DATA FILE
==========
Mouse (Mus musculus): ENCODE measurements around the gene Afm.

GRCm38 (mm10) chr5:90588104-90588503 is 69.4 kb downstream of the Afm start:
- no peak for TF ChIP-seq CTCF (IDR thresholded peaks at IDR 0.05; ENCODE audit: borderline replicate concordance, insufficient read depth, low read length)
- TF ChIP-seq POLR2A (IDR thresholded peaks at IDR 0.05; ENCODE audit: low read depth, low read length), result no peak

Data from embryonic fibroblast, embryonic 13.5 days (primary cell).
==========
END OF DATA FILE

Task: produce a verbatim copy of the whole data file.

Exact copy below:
Mouse (Mus musculus): ENCODE measurements around the gene Afm.

GRCm38 (mm10) chr5:90588104-90588503 is 69.4 kb downstream of the Afm start:
- no peak for TF ChIP-seq CTCF (IDR thresholded peaks at IDR 0.05; ENCODE audit: borderline replicate concordance, insufficient read depth, low read length)
- TF ChIP-seq POLR2A (IDR thresholded peaks at IDR 0.05; ENCODE audit: low read depth, low read length), result no peak

Data from embryonic fibroblast, embryonic 13.5 days (primary cell).